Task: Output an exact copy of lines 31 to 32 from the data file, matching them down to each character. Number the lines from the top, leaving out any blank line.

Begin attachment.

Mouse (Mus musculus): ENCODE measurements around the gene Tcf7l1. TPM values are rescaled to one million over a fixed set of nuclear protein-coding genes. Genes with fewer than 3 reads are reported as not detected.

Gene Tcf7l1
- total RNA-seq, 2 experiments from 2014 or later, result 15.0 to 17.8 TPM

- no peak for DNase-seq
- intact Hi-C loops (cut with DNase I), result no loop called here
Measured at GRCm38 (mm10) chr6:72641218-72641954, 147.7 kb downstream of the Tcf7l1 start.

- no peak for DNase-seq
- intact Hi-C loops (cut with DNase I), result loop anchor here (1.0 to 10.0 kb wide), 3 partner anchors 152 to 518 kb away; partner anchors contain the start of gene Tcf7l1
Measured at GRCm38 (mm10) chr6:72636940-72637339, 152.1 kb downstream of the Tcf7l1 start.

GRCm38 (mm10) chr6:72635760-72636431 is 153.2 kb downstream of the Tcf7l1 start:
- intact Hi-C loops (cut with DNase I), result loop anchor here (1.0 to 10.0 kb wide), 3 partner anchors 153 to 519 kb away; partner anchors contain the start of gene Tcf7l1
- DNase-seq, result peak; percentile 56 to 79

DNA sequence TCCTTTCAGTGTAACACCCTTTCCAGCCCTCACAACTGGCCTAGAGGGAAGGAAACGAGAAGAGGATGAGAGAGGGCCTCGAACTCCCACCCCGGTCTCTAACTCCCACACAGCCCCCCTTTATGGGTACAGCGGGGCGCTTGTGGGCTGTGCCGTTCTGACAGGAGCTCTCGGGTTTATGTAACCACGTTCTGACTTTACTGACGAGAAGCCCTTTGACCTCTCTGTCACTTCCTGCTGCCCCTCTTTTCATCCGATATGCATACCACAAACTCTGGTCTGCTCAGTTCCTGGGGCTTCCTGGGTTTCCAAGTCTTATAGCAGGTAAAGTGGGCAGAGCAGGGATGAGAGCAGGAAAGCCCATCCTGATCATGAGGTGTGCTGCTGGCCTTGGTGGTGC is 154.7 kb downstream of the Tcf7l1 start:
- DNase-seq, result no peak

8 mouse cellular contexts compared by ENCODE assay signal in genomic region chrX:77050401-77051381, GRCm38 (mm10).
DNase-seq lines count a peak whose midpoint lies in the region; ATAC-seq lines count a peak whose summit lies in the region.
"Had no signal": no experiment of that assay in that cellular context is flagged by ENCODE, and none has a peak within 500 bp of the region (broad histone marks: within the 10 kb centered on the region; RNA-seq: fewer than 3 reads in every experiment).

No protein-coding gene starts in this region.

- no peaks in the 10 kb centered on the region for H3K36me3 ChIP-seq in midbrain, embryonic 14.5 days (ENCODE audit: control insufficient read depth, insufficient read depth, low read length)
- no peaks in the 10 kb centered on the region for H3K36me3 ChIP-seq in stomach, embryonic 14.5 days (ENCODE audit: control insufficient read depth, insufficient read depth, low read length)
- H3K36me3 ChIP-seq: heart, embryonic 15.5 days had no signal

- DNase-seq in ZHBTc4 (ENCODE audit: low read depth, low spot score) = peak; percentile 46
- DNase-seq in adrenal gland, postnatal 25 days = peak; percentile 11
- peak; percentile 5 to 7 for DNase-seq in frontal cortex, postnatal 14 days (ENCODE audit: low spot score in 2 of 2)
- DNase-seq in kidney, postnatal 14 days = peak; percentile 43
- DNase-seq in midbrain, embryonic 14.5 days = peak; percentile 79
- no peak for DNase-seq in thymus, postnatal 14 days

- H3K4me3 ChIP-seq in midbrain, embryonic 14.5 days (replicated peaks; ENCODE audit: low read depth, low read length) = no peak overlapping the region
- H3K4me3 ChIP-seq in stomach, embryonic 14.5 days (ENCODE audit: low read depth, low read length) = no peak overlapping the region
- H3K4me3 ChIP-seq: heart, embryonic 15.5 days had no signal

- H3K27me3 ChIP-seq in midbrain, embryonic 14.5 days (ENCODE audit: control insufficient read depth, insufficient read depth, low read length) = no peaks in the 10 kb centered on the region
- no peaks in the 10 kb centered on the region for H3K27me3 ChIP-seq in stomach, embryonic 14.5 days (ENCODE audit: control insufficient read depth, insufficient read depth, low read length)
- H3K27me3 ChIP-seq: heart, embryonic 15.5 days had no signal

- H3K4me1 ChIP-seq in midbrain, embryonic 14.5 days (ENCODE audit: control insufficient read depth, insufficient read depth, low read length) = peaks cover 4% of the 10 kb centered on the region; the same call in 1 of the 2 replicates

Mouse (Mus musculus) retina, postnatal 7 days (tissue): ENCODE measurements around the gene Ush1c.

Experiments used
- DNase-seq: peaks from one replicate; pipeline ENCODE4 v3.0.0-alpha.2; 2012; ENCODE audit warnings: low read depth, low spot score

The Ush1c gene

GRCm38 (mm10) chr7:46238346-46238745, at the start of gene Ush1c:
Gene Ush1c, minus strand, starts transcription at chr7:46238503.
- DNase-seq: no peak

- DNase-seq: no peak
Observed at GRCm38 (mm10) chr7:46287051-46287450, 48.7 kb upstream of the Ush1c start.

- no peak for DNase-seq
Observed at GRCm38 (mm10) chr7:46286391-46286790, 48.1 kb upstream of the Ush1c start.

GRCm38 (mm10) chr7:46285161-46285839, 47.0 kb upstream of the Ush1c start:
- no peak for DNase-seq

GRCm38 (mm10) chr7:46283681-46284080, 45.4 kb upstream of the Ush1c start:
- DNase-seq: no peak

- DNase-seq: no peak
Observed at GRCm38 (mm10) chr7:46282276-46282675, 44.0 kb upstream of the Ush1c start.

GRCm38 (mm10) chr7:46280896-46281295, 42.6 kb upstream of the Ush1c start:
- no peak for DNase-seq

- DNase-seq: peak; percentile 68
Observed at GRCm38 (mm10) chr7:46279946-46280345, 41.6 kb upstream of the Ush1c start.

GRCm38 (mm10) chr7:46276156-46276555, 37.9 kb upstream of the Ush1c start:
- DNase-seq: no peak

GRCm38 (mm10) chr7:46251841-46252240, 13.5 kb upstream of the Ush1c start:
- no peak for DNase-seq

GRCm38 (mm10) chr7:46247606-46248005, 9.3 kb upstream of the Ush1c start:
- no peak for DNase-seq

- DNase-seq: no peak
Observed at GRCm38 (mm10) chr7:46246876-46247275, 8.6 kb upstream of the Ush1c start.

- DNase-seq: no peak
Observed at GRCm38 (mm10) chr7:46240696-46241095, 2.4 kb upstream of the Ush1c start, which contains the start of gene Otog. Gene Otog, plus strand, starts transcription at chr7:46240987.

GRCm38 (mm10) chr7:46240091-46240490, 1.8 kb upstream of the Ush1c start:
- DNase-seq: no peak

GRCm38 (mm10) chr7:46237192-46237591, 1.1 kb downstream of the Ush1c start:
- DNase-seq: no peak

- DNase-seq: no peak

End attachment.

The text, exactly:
- H3K27me3 ChIP-seq in midbrain, embryonic 14.5 days (ENCODE audit: control insufficient read depth, insufficient read depth, low read length) = no peaks in the 10 kb centered on the region
- no peaks in the 10 kb centered on the region for H3K27me3 ChIP-seq in stomach, embryonic 14.5 days (ENCODE audit: control insufficient read depth, insufficient read depth, low read length)